1. Toilet paper. When I first moved to the city and every single penny counted (i.e. saved for essential things, like rent or alcohol) spending money on toilet paper was unnecessary. Every bar—and sometimes restaurant—that foolishly left out rolls and rolls of tp so the employees wouldn’t have to constantly refill was a godsend. Just grab a couple, stuff in your purse, and repeat. Voila. You’ve just saved yourself $5.

2. Leftover sandwiches (or other edible delights). Attending a lot of events—free through work or pay-to-go events like film festivals or music festivals—that have lots of free bites begs for a large purse with some napkins…or if you’re really thinking ahead, Tupperware. If you think about, the food that doesn’t get eaten at things like this just get thrown away. So why not take a few things for your meal the next day? Or for a midnight snack? That free bag of chips or free cookies can come in handy when you’re feeling low on blood sugar waiting in line for that movie screening or sample sale… or for the damned G train that never seems to come.

3. Glassware. Although this is a throwback to the college years, every once in a while a bar/ restaurant’s glassware catches your eye. And sometimes when you break enough of your own glasses (always on accident, sometimes while sober), you need one or two new ones. This is especially true of gigantic glass steins from beer gardens that you would never purchase on your own, but really, really need to have. Plus, it’s a win-win. You pay for a drink and get a free glass. It’s the best deal in the city.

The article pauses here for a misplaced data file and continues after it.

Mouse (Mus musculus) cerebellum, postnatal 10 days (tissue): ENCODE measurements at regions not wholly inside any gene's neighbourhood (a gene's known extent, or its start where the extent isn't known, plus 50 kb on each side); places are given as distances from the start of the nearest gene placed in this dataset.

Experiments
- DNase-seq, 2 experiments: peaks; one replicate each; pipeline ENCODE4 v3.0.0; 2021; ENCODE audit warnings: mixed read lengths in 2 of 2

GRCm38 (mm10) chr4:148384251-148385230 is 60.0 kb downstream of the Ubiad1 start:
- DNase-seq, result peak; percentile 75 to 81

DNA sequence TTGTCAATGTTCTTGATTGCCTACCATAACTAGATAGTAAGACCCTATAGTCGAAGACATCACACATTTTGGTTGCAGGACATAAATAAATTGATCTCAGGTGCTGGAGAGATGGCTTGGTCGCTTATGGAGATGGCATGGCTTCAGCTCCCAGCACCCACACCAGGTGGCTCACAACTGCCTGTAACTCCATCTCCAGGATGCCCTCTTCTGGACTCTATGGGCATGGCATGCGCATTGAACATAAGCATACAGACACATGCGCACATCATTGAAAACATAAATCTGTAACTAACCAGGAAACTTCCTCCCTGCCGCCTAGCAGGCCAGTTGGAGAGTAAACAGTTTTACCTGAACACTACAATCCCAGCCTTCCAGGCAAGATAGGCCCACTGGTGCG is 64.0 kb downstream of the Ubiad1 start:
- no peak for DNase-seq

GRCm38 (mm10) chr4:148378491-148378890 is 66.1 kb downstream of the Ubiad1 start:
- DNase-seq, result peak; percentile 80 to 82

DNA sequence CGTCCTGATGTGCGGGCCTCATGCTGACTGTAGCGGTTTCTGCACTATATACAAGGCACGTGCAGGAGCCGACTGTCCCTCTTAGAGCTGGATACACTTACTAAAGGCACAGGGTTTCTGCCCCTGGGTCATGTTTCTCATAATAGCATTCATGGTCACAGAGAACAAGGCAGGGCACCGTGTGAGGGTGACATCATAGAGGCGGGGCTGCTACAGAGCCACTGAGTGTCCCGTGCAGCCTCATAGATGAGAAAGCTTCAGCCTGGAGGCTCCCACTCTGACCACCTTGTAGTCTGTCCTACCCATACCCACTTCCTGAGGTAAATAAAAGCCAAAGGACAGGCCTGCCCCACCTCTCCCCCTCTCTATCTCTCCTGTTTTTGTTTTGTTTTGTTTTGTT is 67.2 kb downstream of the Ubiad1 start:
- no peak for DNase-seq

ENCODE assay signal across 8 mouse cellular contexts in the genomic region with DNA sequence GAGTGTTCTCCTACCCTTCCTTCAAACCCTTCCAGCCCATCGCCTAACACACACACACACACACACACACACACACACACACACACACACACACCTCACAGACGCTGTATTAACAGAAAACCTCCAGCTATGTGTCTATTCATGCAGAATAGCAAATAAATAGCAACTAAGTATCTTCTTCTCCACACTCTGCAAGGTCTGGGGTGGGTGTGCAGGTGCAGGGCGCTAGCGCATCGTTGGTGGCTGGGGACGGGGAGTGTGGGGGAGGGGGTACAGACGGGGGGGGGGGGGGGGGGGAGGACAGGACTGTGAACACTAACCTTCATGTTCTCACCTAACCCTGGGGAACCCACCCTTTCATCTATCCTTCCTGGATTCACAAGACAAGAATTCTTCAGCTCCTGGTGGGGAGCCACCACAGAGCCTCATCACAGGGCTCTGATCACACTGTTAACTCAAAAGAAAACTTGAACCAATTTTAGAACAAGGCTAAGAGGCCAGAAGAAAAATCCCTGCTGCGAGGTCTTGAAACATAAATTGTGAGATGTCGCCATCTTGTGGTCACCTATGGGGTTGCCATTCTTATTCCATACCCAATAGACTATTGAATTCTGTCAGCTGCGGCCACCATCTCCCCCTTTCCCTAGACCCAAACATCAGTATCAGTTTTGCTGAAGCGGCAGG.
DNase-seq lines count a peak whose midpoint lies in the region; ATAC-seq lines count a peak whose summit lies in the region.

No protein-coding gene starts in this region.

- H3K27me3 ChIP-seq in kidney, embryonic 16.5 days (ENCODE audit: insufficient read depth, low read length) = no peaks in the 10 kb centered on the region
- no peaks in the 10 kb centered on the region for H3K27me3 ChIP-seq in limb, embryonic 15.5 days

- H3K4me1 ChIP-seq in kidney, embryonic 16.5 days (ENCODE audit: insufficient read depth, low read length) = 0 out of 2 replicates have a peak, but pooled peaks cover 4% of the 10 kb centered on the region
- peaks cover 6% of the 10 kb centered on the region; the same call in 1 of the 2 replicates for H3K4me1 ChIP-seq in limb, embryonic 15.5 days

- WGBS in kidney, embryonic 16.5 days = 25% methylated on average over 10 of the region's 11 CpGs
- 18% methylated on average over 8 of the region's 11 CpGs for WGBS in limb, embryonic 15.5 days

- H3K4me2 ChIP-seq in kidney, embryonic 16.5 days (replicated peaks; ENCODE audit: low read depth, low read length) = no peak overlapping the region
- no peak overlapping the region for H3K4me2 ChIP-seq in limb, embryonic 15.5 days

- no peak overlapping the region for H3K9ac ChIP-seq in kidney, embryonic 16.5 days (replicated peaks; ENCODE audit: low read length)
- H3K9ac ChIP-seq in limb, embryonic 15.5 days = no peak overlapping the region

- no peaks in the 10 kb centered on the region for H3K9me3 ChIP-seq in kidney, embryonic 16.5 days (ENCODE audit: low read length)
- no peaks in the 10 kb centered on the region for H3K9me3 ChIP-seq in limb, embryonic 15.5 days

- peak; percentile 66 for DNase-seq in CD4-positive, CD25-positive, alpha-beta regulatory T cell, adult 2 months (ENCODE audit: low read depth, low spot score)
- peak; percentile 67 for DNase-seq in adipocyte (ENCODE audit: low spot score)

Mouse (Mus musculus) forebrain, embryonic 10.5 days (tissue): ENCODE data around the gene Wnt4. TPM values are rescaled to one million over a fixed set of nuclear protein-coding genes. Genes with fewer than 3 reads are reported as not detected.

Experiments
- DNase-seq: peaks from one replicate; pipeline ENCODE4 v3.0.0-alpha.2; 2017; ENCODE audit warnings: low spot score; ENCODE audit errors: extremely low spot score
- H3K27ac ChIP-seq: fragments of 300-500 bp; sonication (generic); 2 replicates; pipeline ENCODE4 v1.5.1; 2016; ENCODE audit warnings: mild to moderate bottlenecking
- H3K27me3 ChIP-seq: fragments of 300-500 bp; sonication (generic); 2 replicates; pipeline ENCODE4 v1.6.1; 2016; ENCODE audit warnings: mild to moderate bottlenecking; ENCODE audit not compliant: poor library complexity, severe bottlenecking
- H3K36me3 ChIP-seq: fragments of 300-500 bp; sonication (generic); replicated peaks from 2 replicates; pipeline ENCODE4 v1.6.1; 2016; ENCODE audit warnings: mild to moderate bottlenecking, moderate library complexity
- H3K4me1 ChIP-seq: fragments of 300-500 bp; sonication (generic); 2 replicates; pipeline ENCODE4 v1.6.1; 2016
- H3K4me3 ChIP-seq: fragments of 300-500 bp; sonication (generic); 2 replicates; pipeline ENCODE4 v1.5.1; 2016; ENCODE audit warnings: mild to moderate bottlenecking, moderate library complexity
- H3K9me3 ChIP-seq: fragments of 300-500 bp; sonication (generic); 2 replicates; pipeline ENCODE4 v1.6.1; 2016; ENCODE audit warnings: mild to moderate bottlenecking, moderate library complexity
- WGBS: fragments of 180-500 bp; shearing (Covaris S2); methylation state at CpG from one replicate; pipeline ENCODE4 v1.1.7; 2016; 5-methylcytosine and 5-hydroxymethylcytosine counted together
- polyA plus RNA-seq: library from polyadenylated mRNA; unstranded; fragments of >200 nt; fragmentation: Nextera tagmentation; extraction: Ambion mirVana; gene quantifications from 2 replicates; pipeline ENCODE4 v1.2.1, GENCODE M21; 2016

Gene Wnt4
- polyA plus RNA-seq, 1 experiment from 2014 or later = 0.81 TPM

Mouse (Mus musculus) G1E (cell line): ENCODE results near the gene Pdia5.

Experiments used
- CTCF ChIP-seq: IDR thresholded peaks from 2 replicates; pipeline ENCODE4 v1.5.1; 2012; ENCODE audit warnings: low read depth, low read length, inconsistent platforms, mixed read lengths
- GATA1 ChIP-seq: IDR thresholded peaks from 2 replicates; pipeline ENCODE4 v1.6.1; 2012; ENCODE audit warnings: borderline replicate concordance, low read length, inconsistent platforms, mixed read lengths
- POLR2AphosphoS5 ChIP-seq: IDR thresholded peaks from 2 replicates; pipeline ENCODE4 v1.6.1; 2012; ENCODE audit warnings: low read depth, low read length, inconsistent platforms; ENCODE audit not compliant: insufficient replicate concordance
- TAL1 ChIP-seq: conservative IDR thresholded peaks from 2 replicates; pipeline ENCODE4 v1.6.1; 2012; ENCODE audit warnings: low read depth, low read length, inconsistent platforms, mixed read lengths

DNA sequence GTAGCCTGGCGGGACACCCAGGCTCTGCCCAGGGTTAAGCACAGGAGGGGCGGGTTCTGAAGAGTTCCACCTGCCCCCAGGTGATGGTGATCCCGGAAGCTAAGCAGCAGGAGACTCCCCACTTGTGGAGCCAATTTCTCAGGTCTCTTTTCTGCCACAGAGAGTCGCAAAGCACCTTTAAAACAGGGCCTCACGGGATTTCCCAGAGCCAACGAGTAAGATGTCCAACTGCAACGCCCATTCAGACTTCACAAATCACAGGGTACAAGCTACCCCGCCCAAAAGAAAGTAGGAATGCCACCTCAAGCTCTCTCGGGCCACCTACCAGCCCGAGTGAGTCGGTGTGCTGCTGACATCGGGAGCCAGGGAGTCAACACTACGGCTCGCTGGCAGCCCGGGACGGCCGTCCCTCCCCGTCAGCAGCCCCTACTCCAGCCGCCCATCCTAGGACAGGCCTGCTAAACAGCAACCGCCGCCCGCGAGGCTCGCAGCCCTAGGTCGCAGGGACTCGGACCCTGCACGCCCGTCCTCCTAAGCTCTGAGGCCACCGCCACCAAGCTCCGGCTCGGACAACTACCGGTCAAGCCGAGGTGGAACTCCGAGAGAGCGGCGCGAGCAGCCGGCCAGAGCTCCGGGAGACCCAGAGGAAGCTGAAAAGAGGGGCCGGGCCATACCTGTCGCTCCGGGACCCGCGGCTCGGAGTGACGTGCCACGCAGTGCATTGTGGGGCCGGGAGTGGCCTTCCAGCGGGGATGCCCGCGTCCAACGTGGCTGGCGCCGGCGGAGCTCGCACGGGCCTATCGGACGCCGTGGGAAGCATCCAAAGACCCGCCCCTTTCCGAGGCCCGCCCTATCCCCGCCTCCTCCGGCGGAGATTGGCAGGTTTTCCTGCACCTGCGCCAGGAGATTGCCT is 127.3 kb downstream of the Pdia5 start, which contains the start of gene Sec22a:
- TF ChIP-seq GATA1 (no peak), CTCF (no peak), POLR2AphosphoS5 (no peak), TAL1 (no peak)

4. Alcohol. This may be the best way to save on money when you’re constantly meeting friends (and strangers) after work or on the weekends for libations. Flasks can easily fit inside a large purse. And if you go somewhere that checks bags (i.e. concerts or baseball games) a large purse can be filled with random other objects like books, shoes, tampons, and makeup to distract attention from a small pocket containing your flask. In a pinch, you can even fit small bottles of alcohol in your large purse. Once you’re inside the venue, all you have to do is order a soda and head to the bathroom to mix your drink. Spending $2 instead of $8? Yes, please!

5. Water. BYOW, folks. This is perhaps the most practical thing to carry in your large purse that will save you a few bucks. Instead of spending money on water bottles at Duane Reade (or from one of those random, slightly dirty-looking coolers that little kids cart around the park on a hot day), you can bring your own water. Cheap and good for you. What could be better than that?

So Bad It’s Good: The Overview

With Fifty Shades of Grey sweeping the nation, I got to thinking about things that are so-bad-they’re-good, and I realized that the world is full of such things: books, tv shows, movies, and music. In other words, guilty pleasures. Naturally, they’re the perfect escape from the doldrums of everyday life. Example: Forget Dirty Dancing and Patrick Swayze lifting Jennifer Grey in a chilly lake; I’ll take Dirty Dancing II: Havana Nights with Diego Luna and sweaty, sultry hip-swiveling dancing in the heat of Cuba any day. Or, the poorly written, but deliciously irresistible Twilight series. I’m sure thousands across America read the first book thinking that it was something they could have written in your high school creative writing class, but it didn’t stop millions from devouring every sentence and swooning over Edward or Jacob. I would go so far as to classify my not-so-secret love of chick flicks in this category as well. Most of the plots are predictable and templated from one story to the next. (Lonely woman working in fashion/publishing/weddings/event planning meets insanely attractive and insanely single man who happens to be a thoughtful/sweet/perfect man. Wackiness ensues resulting in a happy fairy tale ending.) What is it about all of these things that has me—and countless other women—ignoring the terrible writing and keep coming back for more? I think it’s the swoon factor—the more you swoon while reading your secret fantasy coming to life on page or screen or in sound, the more it makes whatever it is you’re watching or reading or listening to land even more securely in the so-bad-it’s-good category.